Santa Monica designer Brian Alfred Murphy had always dreamed of lighting an entire house with candles. When he met poet Cynthia Walker and screenwriter David Sheffield ("Coming to America" and "Boomerang") three years ago, he found clients willing to indulge his fantasy. Now, though their remodeled 1937 ranch house in the Hollywood Hills is fully wired, Walker and Sheffield frequently choose to bask in the light of more than 100 candles.

Votives and tapers are everywhere: on glass shelves around the fireplace, on shallow ledges in the entryway, on curio cabinets and bathroom counters, on tables and desks. Even in the dining room, a slab of glass suspended from pipe clamps--Murphy's version of a '90s chandelier--is topped with candles. "We start lighting them well before sundown," Walker says, "the candlelight dances on the table at dinner."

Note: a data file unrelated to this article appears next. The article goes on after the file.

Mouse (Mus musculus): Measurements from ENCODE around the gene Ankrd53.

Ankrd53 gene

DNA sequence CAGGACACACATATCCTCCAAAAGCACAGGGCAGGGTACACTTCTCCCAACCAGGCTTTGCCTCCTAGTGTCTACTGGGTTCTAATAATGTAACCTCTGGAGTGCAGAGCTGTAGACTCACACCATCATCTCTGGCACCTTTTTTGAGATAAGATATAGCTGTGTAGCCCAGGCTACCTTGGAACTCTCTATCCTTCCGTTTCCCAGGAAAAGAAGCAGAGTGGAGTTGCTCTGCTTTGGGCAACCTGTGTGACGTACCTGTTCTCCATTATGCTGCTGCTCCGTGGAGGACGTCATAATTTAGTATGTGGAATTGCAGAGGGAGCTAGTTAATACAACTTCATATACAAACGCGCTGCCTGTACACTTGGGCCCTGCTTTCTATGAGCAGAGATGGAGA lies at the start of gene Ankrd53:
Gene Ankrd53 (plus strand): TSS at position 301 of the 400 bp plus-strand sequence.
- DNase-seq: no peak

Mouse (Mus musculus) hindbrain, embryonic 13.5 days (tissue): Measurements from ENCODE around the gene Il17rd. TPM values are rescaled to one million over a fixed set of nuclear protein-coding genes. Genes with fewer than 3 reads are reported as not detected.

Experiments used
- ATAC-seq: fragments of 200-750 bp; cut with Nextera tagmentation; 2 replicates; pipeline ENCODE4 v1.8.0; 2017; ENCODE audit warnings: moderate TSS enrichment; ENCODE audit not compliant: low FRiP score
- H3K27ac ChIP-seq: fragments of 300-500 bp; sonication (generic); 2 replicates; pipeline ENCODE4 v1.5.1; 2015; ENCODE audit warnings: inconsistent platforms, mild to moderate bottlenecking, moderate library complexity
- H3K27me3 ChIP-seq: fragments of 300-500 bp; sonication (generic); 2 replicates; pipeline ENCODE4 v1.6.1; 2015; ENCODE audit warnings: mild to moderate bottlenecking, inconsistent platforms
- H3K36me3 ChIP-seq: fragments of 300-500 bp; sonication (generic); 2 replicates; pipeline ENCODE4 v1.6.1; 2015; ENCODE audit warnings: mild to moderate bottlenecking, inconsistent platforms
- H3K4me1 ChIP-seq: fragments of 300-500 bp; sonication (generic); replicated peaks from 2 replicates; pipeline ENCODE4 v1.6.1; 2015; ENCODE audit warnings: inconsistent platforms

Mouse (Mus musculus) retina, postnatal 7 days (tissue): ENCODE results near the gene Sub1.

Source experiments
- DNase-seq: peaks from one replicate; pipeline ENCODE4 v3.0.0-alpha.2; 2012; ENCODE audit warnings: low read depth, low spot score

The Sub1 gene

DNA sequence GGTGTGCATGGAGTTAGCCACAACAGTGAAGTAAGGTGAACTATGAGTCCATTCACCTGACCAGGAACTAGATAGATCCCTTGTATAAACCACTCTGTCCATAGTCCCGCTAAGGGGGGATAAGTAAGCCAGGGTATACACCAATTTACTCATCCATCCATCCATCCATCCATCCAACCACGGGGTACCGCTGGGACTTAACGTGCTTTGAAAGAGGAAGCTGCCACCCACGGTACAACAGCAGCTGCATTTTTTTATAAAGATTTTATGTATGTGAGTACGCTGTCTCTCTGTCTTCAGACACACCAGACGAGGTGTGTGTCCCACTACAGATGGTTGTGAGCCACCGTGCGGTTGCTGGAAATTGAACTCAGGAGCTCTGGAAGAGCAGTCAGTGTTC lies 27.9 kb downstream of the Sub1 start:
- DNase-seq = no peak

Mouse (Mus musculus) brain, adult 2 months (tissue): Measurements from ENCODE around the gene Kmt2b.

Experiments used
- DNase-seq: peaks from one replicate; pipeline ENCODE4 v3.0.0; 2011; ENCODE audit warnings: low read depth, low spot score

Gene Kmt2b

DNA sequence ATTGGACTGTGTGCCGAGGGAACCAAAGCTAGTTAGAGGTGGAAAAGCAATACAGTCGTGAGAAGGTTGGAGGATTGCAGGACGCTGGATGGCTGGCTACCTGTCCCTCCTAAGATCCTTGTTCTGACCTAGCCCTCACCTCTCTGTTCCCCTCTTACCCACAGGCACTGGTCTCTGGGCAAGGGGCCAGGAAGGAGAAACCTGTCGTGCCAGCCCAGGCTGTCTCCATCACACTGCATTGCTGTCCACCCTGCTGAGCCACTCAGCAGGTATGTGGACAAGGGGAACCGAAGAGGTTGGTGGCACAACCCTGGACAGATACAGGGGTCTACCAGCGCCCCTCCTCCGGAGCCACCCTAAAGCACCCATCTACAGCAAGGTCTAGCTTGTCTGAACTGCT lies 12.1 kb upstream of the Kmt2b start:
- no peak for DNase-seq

When the need arises, of course, electric lights are switched on, but they are hardly conventional. In what has become a signature touch, Murphy took 18 chandeliers (purchased at flea markets and garage sales), powder-coated them white and installed them in a cascade down the new stairwell. One more hangs in the office upstairs; three crystal chandeliers dangle in a small bathroom down the hall.

And natural light abounds, thanks to major remodeling. The house now includes six skylights, rear French doors and balconies and an office wall of windows recycled from the living room. With so much sunlight streaming in, days seem to last forever, while evenings are filled with a romantic glow.

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